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Impact of seasonal malaria chemoprevention on prevalence of malaria infection in malaria indicator surveys in Burkina Faso and Nigeria

Countries
Burkina Faso
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Sources
BMJ
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Monica Anna de Cola , Benoît Sawadogo, Sol Richardson, Taiwo Ibinaiye, Adama Traoré, Cheick Saïd Compaoré, Chibuzo Oguoma, Olusola Oresanya, Gauthier Tougri, Christian Rassi, Arantxa Roca-Feltrer, Patrick Walker, Lucy C Okell

Abstract

Background In 2012, the WHO issued a policy recommendation for the use of seasonal malaria chemoprevention (SMC) to children 3–59 months in areas of highly seasonal malaria transmission. Clinical trials have found SMC to prevent around 75% of clinical malaria. Impact under routine programmatic conditions has been assessed during research studies but there is a need to identify sustainable methods to monitor impact using routinely collected data.

Methods Data from Demographic Health Surveys were merged with rainfall, geographical and programme data in Burkina Faso (2010, 2014, 2017) and Nigeria (2010, 2015, 2018) to assess impact of SMC. We conducted mixed-effects logistic regression to predict presence of malaria infection in children aged 6–59 months (rapid diagnostic test (RDT) and microscopy, separately).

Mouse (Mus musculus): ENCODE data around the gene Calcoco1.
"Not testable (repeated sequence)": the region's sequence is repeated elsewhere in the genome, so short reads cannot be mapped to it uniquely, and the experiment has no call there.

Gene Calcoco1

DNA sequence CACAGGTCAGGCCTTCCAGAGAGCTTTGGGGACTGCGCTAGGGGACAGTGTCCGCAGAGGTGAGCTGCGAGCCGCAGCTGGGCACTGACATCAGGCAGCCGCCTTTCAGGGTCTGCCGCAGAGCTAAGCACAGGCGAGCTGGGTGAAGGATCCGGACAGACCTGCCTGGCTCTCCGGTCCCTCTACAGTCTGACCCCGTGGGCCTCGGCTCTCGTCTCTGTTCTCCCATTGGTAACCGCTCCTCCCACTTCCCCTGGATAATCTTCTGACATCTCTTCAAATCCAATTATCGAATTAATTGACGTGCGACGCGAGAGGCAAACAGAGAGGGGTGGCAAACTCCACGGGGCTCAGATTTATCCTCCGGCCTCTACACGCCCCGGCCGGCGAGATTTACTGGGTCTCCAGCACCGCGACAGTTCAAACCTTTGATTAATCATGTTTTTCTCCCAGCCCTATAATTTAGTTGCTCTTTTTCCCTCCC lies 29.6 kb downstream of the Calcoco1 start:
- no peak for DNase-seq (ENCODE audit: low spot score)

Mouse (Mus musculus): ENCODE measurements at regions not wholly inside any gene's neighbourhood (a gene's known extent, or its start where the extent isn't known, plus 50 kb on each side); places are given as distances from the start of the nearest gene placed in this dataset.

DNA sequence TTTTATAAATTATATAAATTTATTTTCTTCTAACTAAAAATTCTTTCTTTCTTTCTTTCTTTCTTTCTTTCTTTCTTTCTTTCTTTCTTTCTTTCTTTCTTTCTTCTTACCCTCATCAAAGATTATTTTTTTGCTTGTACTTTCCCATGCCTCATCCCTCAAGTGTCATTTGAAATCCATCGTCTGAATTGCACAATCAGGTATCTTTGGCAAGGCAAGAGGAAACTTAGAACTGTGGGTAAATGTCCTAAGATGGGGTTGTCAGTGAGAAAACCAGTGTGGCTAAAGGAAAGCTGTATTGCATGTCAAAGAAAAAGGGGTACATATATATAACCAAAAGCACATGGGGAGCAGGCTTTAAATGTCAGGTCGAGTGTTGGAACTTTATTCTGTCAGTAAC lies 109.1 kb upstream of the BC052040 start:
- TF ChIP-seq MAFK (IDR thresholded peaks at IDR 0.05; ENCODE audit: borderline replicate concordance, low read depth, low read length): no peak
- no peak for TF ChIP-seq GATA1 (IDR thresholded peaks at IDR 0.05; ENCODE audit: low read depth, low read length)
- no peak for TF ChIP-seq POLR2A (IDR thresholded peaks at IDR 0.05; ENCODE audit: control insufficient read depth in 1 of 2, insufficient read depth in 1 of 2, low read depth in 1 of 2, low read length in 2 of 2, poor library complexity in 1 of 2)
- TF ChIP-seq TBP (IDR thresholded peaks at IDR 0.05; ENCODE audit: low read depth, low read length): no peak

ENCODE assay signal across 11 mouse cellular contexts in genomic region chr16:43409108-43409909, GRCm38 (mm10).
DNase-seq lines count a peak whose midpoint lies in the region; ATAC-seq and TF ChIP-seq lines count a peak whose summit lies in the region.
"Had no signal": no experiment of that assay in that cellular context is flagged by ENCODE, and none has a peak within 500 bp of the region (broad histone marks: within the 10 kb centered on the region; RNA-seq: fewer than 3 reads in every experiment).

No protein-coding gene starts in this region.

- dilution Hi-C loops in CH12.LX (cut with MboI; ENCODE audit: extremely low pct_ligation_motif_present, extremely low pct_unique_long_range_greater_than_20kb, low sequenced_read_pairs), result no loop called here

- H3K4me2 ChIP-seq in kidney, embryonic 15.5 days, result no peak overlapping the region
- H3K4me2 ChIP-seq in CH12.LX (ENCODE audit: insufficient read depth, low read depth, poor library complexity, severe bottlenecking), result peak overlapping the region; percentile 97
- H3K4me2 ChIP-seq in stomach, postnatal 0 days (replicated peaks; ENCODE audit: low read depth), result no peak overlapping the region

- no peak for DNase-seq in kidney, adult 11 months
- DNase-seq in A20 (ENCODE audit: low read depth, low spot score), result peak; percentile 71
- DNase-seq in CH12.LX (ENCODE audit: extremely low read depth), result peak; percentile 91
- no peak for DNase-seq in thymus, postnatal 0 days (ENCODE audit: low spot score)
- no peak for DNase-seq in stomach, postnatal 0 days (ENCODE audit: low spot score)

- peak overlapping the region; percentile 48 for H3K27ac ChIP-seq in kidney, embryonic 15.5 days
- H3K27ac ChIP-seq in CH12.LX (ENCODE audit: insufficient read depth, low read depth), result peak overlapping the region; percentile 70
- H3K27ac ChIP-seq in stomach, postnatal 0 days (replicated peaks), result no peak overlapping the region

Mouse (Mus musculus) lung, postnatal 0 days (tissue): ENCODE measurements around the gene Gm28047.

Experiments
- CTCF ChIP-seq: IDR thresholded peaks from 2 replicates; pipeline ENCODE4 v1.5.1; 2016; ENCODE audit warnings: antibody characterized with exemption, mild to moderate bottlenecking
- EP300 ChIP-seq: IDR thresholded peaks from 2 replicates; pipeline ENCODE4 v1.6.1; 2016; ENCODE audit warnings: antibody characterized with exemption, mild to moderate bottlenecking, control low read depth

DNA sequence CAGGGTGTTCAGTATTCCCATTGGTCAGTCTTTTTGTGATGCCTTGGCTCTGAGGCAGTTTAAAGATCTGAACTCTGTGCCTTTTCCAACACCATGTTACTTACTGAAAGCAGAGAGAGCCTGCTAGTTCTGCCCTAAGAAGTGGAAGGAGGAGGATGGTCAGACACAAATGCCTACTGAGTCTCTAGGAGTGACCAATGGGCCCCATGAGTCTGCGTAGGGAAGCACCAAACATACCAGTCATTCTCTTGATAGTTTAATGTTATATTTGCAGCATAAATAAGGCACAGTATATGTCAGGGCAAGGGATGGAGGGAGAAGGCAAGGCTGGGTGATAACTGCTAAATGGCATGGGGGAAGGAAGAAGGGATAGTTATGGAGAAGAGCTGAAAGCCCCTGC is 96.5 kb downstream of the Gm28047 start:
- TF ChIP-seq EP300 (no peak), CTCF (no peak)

Results We found strong evidence that SMC administration decreases odds of malaria measured by RDT during SMC programmes, after controlling for seasonal factors, age, sex, net use and other variables (Burkina Faso OR 0.28, 95% CI 0.21 to 0.37, p<0.001; Nigeria OR 0.40, 95% CI 0.30 to 0.55, p<0.001). The odds of malaria were lower up to 2 months post-SMC in Burkina Faso (1-month post-SMC: OR 0.29, 95% CI 0.12 to 0.72, p=0.01; 2 months post-SMC: OR: 0.33, 95% CI 0.17 to 0.64, p<0.001). The odds of malaria were lower up to 1 month post-SMC in Nigeria but was not statistically significant (1-month post-SMC 0.49, 95% CI 0.23 to 1.05, p=0.07). A similar but weaker effect was seen for microscopy (Burkina Faso OR 0.38, 95% CI 0.29 to 0.52, p<0.001; Nigeria OR 0.53, 95% CI 0.38 to 0.76, p<0.001).

Conclusions Impact of SMC can be detected in reduced prevalence of malaria from data collected through household surveys if conducted during SMC administration or within 2 months afterwards. Such evidence could contribute to broader evaluation of impact of SMC programmes.